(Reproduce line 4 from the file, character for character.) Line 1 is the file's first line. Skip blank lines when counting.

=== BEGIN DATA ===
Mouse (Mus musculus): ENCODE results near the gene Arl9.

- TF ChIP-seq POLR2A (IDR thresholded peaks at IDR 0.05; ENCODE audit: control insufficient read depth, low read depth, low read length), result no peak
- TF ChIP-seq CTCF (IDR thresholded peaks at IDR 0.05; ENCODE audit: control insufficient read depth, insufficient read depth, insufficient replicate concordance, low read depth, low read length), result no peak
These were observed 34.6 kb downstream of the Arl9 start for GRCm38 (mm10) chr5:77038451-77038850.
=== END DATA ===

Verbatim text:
These were observed 34.6 kb downstream of the Arl9 start for GRCm38 (mm10) chr5:77038451-77038850.